Behavioral Ecology (2010) 21 (4): 663-668.
Published:04 June 2010
This is an excellent primer on immunity that also touches on the novel (but not rare) concept of social immunity.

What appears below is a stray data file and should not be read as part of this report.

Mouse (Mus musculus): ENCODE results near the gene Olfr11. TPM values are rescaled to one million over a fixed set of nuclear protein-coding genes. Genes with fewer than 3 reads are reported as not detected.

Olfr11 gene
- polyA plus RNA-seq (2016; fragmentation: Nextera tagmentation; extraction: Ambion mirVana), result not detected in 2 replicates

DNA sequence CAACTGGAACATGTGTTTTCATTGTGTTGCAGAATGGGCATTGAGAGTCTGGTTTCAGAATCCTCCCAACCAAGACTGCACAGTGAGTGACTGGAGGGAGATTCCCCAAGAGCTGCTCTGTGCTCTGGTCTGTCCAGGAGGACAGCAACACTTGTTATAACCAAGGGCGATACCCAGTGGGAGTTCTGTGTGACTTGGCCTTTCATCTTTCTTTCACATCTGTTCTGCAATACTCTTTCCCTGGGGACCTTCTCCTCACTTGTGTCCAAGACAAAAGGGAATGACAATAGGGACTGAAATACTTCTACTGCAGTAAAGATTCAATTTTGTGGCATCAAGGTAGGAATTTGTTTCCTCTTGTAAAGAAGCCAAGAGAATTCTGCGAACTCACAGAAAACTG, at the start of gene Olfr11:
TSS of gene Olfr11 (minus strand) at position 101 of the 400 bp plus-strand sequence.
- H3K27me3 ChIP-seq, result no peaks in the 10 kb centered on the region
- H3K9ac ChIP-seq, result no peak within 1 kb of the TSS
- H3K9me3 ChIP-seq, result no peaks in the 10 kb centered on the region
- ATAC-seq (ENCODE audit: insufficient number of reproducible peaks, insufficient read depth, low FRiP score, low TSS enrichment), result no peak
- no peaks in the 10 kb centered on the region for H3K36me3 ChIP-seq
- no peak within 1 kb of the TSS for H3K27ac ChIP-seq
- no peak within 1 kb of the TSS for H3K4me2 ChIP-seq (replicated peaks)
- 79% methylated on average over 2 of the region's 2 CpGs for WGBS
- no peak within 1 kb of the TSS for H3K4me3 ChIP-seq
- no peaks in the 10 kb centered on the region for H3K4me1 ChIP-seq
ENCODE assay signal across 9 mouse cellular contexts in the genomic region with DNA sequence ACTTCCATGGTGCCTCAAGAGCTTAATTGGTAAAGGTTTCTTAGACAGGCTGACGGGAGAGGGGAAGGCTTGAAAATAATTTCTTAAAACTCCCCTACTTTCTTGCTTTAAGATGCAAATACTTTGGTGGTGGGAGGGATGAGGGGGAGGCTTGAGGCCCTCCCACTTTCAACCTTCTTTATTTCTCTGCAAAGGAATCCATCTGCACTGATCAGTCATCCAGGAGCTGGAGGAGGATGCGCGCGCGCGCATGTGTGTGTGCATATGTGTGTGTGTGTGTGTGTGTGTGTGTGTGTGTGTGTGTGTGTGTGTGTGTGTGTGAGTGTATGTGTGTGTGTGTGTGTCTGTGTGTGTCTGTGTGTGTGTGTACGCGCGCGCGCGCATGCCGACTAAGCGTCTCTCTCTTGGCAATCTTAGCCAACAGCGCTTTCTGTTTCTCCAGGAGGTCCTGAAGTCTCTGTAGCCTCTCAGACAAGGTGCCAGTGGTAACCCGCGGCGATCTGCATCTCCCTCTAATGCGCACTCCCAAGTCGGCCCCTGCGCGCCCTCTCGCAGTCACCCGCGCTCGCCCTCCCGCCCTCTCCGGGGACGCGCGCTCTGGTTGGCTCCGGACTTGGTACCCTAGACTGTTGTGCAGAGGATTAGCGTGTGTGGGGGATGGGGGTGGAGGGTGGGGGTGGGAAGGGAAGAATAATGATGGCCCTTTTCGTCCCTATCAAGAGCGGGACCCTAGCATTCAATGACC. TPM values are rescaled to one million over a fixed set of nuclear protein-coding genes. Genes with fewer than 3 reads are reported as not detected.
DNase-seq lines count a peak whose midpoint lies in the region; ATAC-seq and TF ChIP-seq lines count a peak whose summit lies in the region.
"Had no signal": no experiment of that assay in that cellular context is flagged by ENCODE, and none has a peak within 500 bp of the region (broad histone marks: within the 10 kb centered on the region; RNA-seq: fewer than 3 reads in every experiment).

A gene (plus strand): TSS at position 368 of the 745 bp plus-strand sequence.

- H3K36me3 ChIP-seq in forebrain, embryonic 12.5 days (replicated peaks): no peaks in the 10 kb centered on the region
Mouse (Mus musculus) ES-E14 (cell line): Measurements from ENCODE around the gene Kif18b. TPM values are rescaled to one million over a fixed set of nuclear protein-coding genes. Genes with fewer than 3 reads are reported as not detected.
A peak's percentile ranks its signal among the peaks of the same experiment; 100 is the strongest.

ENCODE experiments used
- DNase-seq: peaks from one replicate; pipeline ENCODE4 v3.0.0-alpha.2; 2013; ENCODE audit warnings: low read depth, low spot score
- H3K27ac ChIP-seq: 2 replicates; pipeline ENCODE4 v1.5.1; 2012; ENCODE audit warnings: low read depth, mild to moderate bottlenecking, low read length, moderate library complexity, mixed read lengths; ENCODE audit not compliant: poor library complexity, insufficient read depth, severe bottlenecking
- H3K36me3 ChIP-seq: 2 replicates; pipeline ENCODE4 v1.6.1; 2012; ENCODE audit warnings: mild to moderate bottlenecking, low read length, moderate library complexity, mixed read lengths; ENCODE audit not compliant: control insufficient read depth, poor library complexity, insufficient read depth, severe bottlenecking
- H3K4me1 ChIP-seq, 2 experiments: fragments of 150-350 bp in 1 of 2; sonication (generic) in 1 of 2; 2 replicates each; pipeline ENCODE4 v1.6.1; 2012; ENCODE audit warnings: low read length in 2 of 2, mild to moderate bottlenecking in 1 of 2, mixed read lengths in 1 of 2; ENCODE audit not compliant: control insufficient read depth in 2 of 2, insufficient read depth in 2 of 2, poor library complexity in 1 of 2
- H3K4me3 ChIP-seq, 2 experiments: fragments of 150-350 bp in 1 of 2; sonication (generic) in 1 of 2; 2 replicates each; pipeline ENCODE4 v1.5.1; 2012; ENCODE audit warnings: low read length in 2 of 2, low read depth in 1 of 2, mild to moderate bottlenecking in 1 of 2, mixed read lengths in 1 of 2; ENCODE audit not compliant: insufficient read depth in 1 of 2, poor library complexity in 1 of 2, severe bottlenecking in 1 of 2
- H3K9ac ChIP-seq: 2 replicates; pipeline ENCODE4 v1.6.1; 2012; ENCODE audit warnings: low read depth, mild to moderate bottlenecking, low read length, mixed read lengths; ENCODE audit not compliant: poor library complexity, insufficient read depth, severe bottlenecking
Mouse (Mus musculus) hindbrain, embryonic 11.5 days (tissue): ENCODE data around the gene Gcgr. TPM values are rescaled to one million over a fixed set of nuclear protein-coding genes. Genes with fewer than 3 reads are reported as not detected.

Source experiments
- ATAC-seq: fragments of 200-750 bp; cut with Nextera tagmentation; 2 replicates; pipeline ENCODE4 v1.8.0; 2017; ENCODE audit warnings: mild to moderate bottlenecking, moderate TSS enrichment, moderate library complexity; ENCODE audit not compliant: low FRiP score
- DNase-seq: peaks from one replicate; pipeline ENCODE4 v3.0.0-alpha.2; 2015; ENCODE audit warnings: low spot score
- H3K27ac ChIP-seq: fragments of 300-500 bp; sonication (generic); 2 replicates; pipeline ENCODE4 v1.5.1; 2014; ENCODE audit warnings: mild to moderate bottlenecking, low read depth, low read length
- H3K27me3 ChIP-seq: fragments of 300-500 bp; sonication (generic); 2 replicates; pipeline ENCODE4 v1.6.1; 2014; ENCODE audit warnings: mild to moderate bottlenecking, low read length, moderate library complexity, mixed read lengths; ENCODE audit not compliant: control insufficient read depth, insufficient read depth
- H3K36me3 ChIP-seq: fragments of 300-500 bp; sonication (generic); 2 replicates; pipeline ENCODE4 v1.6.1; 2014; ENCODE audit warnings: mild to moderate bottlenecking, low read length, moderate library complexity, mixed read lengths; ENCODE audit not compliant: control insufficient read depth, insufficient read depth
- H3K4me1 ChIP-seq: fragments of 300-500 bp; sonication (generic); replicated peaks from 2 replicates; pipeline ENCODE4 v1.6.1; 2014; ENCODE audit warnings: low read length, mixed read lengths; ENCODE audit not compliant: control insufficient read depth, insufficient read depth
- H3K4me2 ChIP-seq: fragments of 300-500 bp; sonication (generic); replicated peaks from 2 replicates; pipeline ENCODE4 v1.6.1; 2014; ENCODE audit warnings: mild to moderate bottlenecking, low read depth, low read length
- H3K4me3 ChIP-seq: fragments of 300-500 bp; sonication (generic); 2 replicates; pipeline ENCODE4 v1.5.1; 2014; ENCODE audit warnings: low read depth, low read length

Many organisms defend their fitness against attack from parasites and pathogens by mounting an immune response. Most physiological immune responses are internal and targeted at organisms that have invaded the body. For example, invertebrates show innate responses to parasites by producing antimicrobial peptides and lysozymes that either inhibit the growth of microorganisms or kill them. Similarly, their blood cells phagocytose single-celled parasites, whereas larger invaders are encapsulated in a layer of blood cells that are melanized, sealing off the invader from the host’s body (Rolff and Reynolds 2009). Vertebrates additionally have an adaptive immune response comprising lymphocytes that respond to antigens on the surface of the parasite, and these provide a targeted response with immunological memory (Janeway et al. 2001). In addition to this typical internal response, some defenses are deployed externally to overcome microorganisms in the environment.